Plans call for the plant to have a production capacity of about 1 million gallons per day, but it could be expanded fairly easily to about 2.5 million gallons per day. The site is large enough to accommodate a significantly larger plant than that, though.

"We have room to expand if somebody else pops up who wants water," Wray said.

At the moment, though, it is just the two rural water districts that have signed on to buy water from the plant. For a while, it looked like the plant may be a significant competitor to the city of Lawrence, which sells treated water to a variety of rural water districts and to Baldwin City. Baldwin City's long-term water contract with Lawrence was nearing its end as the plant was being discussed. But Baldwin City and Lawrence officials earlier this year reached a new deal for Lawrence to continue supplying Baldwin City.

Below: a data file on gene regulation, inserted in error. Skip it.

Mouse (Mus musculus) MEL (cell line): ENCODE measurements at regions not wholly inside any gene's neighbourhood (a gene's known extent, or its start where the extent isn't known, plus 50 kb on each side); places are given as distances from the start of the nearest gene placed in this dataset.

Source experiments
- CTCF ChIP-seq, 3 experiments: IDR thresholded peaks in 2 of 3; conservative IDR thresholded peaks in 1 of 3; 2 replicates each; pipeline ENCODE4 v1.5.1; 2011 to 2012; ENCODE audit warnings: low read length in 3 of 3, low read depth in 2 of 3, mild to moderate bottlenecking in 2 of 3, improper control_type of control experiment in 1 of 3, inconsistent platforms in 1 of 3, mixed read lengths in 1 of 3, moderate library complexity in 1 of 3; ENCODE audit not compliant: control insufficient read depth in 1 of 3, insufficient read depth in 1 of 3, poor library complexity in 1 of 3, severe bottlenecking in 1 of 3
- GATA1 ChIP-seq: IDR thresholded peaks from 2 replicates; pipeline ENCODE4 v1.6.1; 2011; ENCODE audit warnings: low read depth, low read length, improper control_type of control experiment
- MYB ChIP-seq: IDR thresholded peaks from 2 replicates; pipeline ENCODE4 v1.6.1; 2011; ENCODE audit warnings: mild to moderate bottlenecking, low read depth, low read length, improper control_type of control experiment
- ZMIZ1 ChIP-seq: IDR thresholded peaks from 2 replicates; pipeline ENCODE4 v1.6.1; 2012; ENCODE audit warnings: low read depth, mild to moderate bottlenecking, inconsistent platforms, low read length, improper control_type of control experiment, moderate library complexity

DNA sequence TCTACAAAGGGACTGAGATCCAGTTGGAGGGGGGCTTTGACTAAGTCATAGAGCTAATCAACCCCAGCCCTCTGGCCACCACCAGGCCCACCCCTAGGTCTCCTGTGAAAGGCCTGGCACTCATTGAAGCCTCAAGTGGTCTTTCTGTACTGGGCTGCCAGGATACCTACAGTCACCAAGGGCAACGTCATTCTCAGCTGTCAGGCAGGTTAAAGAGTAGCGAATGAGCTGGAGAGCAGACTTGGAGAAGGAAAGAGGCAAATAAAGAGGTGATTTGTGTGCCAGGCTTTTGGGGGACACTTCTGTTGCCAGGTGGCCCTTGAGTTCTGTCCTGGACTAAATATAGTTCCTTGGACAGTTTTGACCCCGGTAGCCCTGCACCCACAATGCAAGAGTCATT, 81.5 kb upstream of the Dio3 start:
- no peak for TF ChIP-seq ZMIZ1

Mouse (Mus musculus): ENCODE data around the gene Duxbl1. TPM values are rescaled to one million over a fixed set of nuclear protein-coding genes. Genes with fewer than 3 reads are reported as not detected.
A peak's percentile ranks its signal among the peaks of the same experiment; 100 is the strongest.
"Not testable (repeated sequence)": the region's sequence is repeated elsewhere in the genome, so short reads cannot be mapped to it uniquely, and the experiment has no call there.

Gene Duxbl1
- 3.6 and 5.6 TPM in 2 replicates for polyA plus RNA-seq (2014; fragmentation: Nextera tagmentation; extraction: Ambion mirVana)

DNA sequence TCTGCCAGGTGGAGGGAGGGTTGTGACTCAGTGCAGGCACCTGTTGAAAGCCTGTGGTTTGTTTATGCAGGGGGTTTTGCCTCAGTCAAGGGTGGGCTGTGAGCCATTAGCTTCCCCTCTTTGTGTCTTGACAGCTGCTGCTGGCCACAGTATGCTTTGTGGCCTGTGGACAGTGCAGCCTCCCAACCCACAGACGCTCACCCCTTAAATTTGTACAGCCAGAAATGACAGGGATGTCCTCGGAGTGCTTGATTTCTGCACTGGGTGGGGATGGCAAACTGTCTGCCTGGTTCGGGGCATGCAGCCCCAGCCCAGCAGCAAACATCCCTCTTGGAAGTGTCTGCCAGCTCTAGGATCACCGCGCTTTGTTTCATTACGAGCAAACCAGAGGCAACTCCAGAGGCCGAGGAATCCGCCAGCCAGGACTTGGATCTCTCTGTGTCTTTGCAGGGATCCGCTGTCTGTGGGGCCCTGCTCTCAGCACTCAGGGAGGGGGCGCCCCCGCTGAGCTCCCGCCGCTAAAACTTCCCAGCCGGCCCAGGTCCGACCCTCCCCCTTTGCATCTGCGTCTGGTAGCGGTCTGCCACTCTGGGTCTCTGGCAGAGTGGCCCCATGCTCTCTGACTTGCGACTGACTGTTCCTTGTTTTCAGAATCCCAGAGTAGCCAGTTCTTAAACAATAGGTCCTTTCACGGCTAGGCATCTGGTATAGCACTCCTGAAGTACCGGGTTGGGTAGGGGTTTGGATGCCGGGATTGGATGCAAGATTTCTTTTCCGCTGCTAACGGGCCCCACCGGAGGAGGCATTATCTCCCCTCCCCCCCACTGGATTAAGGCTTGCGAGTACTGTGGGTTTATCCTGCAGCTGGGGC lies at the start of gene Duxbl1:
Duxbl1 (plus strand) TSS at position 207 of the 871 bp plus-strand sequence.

But who knows what twists and turns the world of water will take in this region over the next decade. The new plant will further cement Douglas County's standing as a fairly water-rich county, with supplies coming from Clinton Lake, the Kansas River and the underground wells it feeds.

Maybe someday, there actually will be enough water in Douglas County to keep my lawn green. No, I doubt it.

Comments

1southernjayhawk 1 year ago

Great idea. City of Lawrence has been raping rural water customers for many years. Hope they can pull it off.

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JayhawkFan1985 1 year ago

Raping? Wow. You must be the king of hyperbole. Having said that, I believe rural residents are enjoying a subsidized lifestyle at the big city residents expense. You guys use our roads. You use our infrastructure. Your kids get bussed to school for free whereas we have to pay for our kids. Etc. etc. etc.

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anotherview 1 year ago